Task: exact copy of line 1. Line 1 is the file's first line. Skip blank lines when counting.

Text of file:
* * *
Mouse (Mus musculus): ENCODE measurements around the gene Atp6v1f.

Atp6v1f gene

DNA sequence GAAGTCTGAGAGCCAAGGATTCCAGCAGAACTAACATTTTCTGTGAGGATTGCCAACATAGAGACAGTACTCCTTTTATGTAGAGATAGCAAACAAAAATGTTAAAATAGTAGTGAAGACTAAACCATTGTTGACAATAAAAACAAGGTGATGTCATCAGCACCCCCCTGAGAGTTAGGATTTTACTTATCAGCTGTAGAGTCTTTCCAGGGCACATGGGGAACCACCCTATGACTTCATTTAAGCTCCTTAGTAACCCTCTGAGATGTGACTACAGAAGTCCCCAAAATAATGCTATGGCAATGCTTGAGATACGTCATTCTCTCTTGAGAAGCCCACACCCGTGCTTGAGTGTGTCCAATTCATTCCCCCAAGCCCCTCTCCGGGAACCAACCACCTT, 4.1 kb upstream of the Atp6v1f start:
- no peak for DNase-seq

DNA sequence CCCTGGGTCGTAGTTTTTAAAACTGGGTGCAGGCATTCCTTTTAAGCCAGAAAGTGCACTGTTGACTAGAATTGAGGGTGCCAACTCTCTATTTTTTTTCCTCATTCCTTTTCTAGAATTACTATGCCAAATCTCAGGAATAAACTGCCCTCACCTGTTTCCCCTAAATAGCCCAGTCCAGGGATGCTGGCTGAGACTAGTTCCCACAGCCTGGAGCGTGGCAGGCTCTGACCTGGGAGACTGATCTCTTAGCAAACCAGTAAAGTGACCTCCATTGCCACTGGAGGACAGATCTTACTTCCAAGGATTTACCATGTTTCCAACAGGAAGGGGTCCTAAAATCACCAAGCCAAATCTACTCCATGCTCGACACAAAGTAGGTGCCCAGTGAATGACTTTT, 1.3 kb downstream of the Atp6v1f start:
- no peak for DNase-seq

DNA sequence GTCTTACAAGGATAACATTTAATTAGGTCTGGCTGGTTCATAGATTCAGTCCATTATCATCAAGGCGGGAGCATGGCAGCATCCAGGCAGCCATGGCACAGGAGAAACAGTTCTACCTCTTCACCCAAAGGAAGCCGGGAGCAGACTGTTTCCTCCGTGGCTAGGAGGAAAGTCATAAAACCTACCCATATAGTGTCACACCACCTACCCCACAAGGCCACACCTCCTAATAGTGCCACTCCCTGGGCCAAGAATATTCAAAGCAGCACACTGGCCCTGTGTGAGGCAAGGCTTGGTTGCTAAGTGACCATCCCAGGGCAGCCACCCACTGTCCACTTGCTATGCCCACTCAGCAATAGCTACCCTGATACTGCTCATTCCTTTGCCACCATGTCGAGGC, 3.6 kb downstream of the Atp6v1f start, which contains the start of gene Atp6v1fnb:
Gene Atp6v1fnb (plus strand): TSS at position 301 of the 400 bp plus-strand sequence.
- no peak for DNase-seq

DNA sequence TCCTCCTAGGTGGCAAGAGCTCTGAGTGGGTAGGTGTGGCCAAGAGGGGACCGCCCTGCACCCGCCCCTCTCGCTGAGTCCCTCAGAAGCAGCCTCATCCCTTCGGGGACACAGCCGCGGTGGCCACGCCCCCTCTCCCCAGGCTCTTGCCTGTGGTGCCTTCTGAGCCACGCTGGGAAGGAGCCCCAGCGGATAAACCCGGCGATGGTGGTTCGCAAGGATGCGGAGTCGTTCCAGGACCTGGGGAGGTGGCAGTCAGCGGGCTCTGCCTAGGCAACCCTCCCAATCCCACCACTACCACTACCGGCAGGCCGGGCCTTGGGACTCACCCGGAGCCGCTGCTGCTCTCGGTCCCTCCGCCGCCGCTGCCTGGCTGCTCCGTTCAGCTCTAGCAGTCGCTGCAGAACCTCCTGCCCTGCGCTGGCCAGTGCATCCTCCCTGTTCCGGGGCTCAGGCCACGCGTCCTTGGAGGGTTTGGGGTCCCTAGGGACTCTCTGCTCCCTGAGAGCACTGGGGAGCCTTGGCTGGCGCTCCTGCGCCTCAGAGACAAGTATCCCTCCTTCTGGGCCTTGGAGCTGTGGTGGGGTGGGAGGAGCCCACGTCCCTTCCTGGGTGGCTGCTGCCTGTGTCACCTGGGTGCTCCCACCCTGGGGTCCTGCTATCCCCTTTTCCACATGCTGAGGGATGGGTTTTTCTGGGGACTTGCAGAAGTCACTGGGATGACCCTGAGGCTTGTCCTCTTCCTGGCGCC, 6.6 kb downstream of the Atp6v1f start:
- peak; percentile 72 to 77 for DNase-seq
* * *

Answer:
Mouse (Mus musculus): ENCODE measurements around the gene Atp6v1f.